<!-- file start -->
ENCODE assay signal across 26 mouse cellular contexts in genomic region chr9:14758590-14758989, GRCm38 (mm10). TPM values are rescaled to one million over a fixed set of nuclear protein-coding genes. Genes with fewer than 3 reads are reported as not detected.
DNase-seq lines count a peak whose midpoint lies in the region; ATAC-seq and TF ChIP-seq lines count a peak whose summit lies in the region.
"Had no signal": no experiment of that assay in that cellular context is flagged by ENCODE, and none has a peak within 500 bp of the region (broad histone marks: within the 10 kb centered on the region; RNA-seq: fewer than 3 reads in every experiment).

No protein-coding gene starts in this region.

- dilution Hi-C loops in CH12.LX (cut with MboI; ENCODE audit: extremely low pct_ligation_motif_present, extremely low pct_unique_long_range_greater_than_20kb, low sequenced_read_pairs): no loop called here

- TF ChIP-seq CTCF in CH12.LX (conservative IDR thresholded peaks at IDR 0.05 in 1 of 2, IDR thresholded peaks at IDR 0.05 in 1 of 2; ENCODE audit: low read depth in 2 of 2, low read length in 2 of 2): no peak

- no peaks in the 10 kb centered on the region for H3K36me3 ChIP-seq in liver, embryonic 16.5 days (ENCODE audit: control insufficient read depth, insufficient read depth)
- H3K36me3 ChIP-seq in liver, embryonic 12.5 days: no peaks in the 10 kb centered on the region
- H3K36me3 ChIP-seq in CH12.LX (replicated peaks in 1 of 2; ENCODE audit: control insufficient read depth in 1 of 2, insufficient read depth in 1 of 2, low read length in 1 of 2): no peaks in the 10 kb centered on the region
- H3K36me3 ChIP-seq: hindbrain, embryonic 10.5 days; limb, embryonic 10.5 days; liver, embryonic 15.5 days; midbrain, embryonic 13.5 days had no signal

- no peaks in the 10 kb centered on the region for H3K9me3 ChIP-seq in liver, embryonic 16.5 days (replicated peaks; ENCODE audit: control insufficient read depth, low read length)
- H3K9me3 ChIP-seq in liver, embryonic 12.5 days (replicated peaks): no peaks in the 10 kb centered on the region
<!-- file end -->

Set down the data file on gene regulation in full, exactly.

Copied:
ENCODE assay signal across 26 mouse cellular contexts in genomic region chr9:14758590-14758989, GRCm38 (mm10). TPM values are rescaled to one million over a fixed set of nuclear protein-coding genes. Genes with fewer than 3 reads are reported as not detected.
DNase-seq lines count a peak whose midpoint lies in the region; ATAC-seq and TF ChIP-seq lines count a peak whose summit lies in the region.
"Had no signal": no experiment of that assay in that cellular context is flagged by ENCODE, and none has a peak within 500 bp of the region (broad histone marks: within the 10 kb centered on the region; RNA-seq: fewer than 3 reads in every experiment).

No protein-coding gene starts in this region.

- dilution Hi-C loops in CH12.LX (cut with MboI; ENCODE audit: extremely low pct_ligation_motif_present, extremely low pct_unique_long_range_greater_than_20kb, low sequenced_read_pairs): no loop called here

- TF ChIP-seq CTCF in CH12.LX (conservative IDR thresholded peaks at IDR 0.05 in 1 of 2, IDR thresholded peaks at IDR 0.05 in 1 of 2; ENCODE audit: low read depth in 2 of 2, low read length in 2 of 2): no peak

- no peaks in the 10 kb centered on the region for H3K36me3 ChIP-seq in liver, embryonic 16.5 days (ENCODE audit: control insufficient read depth, insufficient read depth)
- H3K36me3 ChIP-seq in liver, embryonic 12.5 days: no peaks in the 10 kb centered on the region
- H3K36me3 ChIP-seq in CH12.LX (replicated peaks in 1 of 2; ENCODE audit: control insufficient read depth in 1 of 2, insufficient read depth in 1 of 2, low read length in 1 of 2): no peaks in the 10 kb centered on the region
- H3K36me3 ChIP-seq: hindbrain, embryonic 10.5 days; limb, embryonic 10.5 days; liver, embryonic 15.5 days; midbrain, embryonic 13.5 days had no signal

- no peaks in the 10 kb centered on the region for H3K9me3 ChIP-seq in liver, embryonic 16.5 days (replicated peaks; ENCODE audit: control insufficient read depth, low read length)
- H3K9me3 ChIP-seq in liver, embryonic 12.5 days (replicated peaks): no peaks in the 10 kb centered on the region